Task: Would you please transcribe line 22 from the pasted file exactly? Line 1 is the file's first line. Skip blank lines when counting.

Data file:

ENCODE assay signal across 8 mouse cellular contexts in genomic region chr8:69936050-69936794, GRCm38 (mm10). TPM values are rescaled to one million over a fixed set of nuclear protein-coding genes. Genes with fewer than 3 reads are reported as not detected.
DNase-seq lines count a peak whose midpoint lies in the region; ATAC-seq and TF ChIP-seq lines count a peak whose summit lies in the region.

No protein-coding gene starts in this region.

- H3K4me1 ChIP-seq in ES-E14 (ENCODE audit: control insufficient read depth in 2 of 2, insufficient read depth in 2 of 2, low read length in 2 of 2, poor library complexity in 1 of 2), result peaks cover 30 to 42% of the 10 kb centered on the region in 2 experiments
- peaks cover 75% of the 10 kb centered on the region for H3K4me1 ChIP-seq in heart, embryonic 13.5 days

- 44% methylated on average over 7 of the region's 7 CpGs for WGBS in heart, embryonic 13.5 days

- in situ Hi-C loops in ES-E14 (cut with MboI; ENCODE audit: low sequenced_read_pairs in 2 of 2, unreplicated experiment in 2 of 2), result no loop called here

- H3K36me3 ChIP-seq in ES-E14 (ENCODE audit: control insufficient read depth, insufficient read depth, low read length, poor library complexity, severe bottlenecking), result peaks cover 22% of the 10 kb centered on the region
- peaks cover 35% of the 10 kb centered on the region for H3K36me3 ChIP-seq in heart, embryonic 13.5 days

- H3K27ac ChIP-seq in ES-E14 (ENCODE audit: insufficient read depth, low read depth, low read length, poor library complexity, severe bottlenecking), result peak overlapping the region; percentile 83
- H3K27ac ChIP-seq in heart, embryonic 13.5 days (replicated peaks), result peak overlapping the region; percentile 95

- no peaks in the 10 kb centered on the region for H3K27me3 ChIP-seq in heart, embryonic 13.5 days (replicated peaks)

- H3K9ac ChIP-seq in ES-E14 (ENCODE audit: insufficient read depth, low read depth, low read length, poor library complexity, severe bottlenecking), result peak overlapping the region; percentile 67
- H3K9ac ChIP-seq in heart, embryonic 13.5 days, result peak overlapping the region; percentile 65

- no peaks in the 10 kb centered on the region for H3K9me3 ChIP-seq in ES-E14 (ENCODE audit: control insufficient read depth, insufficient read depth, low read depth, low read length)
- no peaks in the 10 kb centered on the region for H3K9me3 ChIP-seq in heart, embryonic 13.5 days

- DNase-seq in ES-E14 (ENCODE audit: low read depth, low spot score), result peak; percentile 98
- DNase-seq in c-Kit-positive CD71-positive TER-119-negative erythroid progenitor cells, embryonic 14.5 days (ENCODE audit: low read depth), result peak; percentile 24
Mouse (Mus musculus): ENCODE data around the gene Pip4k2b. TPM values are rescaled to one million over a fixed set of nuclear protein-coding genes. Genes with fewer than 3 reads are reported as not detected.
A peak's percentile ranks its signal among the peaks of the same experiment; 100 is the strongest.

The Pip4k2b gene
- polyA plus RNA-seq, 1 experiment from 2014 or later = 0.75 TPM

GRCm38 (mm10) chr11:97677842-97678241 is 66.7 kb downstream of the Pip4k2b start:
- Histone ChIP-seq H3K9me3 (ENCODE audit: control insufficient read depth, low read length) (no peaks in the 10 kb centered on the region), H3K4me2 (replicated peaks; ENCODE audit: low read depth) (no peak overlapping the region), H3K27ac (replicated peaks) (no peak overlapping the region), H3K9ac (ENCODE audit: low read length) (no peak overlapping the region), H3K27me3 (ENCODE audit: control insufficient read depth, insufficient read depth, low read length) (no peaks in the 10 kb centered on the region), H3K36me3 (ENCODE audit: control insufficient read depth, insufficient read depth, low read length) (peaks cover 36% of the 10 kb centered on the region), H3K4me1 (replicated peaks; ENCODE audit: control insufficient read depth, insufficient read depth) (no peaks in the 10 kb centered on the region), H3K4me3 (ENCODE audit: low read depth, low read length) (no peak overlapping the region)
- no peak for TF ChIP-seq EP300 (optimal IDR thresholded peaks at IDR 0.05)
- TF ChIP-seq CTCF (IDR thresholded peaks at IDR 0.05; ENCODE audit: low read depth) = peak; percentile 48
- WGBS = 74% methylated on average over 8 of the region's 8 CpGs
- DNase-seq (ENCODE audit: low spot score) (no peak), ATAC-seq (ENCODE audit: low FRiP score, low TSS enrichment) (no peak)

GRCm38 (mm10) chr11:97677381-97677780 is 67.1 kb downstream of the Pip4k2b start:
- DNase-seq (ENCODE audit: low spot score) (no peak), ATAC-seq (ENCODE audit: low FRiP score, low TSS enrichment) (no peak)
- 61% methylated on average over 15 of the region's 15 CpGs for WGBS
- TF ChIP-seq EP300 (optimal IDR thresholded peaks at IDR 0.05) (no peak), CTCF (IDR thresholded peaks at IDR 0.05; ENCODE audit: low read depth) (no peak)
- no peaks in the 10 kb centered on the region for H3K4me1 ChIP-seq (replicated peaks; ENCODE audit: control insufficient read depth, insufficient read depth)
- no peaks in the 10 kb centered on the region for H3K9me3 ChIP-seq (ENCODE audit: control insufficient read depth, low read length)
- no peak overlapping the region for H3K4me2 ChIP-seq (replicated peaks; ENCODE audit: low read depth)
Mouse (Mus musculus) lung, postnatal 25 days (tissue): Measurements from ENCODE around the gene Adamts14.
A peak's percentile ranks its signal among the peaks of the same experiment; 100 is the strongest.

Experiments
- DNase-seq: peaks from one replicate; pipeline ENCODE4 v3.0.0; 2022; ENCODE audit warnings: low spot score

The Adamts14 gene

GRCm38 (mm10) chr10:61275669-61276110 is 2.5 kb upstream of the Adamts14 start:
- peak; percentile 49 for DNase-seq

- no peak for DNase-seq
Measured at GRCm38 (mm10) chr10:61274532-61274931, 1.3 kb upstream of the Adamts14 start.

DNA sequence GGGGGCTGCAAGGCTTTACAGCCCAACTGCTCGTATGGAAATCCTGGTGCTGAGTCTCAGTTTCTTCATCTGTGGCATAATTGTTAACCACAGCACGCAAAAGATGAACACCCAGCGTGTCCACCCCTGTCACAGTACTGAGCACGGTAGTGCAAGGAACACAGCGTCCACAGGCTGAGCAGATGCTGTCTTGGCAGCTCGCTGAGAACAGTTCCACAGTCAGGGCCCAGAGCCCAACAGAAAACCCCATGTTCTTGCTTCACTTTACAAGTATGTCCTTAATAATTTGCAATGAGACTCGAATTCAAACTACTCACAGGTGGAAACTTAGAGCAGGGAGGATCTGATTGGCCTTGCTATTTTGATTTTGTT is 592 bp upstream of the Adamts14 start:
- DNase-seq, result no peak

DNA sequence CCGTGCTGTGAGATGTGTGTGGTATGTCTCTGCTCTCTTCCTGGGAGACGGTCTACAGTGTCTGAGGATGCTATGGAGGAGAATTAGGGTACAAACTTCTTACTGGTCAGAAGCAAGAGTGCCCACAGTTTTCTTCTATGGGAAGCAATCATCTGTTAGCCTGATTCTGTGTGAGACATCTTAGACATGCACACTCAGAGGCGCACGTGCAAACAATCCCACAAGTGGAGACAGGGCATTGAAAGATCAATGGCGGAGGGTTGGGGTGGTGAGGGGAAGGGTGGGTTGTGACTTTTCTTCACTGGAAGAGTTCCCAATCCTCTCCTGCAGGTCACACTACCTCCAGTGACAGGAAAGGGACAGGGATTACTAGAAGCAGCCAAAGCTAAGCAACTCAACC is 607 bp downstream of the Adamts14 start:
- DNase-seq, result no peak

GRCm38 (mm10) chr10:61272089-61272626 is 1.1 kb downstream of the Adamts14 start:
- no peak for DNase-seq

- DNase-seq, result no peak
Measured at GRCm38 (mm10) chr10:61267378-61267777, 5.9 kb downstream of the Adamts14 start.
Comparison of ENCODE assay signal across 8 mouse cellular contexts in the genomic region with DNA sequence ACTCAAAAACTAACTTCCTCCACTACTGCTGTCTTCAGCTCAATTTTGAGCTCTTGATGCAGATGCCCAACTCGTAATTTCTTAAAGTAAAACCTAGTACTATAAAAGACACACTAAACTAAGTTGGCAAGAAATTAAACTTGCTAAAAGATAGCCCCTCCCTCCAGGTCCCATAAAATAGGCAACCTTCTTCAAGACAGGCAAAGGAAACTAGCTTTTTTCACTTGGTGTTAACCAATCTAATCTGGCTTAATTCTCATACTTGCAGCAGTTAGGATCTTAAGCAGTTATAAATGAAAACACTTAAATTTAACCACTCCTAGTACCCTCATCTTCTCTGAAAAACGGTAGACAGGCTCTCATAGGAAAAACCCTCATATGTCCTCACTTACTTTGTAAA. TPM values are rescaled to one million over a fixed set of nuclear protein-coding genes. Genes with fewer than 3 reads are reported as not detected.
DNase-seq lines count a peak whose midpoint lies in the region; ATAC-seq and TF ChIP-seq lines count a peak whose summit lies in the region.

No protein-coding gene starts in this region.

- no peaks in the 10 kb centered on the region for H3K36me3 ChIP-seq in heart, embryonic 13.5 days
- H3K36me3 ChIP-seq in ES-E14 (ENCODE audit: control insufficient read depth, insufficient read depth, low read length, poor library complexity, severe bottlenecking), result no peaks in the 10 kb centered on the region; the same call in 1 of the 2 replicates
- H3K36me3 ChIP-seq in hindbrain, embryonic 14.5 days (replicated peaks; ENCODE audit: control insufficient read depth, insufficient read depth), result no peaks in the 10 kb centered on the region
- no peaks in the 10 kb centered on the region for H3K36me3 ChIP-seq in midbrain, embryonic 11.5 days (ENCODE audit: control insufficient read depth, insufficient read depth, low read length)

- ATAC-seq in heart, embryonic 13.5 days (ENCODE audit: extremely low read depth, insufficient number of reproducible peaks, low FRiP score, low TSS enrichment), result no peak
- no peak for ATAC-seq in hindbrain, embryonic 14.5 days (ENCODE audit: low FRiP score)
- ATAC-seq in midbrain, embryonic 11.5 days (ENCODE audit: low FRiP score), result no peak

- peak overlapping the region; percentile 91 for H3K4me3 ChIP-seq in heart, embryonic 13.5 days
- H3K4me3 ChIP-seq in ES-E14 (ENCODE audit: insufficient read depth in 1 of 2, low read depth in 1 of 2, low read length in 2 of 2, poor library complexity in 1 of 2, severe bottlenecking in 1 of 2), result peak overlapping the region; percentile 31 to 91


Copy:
- polyA plus RNA-seq, 1 experiment from 2014 or later = 0.75 TPM